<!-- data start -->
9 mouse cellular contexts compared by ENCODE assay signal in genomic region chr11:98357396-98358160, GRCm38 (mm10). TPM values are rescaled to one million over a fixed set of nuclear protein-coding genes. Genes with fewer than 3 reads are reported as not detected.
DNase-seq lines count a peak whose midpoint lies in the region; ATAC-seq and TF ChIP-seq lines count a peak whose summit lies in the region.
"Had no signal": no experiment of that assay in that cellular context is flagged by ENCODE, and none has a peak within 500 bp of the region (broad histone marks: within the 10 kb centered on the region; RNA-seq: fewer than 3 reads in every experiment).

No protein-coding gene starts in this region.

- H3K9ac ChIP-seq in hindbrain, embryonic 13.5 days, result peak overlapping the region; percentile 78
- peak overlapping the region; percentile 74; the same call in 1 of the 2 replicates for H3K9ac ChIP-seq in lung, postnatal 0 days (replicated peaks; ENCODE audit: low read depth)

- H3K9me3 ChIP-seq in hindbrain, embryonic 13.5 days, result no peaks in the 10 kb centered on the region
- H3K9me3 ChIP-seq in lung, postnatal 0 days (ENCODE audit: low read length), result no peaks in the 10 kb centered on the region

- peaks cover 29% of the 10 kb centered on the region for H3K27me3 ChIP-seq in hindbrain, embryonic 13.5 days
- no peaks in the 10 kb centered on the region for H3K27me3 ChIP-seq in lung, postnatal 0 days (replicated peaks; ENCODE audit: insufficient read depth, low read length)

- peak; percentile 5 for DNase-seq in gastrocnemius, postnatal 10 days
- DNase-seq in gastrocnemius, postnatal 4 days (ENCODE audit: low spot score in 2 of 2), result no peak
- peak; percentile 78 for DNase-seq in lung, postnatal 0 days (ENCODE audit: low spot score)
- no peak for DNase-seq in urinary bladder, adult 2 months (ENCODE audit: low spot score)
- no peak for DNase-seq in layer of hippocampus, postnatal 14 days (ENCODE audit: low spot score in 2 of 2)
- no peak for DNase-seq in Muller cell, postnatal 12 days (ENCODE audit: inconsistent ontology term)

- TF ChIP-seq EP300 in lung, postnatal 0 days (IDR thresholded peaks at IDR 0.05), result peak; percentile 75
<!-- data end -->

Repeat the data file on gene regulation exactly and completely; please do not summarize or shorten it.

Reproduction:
9 mouse cellular contexts compared by ENCODE assay signal in genomic region chr11:98357396-98358160, GRCm38 (mm10). TPM values are rescaled to one million over a fixed set of nuclear protein-coding genes. Genes with fewer than 3 reads are reported as not detected.
DNase-seq lines count a peak whose midpoint lies in the region; ATAC-seq and TF ChIP-seq lines count a peak whose summit lies in the region.
"Had no signal": no experiment of that assay in that cellular context is flagged by ENCODE, and none has a peak within 500 bp of the region (broad histone marks: within the 10 kb centered on the region; RNA-seq: fewer than 3 reads in every experiment).

No protein-coding gene starts in this region.

- H3K9ac ChIP-seq in hindbrain, embryonic 13.5 days, result peak overlapping the region; percentile 78
- peak overlapping the region; percentile 74; the same call in 1 of the 2 replicates for H3K9ac ChIP-seq in lung, postnatal 0 days (replicated peaks; ENCODE audit: low read depth)

- H3K9me3 ChIP-seq in hindbrain, embryonic 13.5 days, result no peaks in the 10 kb centered on the region
- H3K9me3 ChIP-seq in lung, postnatal 0 days (ENCODE audit: low read length), result no peaks in the 10 kb centered on the region

- peaks cover 29% of the 10 kb centered on the region for H3K27me3 ChIP-seq in hindbrain, embryonic 13.5 days
- no peaks in the 10 kb centered on the region for H3K27me3 ChIP-seq in lung, postnatal 0 days (replicated peaks; ENCODE audit: insufficient read depth, low read length)

- peak; percentile 5 for DNase-seq in gastrocnemius, postnatal 10 days
- DNase-seq in gastrocnemius, postnatal 4 days (ENCODE audit: low spot score in 2 of 2), result no peak
- peak; percentile 78 for DNase-seq in lung, postnatal 0 days (ENCODE audit: low spot score)
- no peak for DNase-seq in urinary bladder, adult 2 months (ENCODE audit: low spot score)
- no peak for DNase-seq in layer of hippocampus, postnatal 14 days (ENCODE audit: low spot score in 2 of 2)
- no peak for DNase-seq in Muller cell, postnatal 12 days (ENCODE audit: inconsistent ontology term)

- TF ChIP-seq EP300 in lung, postnatal 0 days (IDR thresholded peaks at IDR 0.05), result peak; percentile 75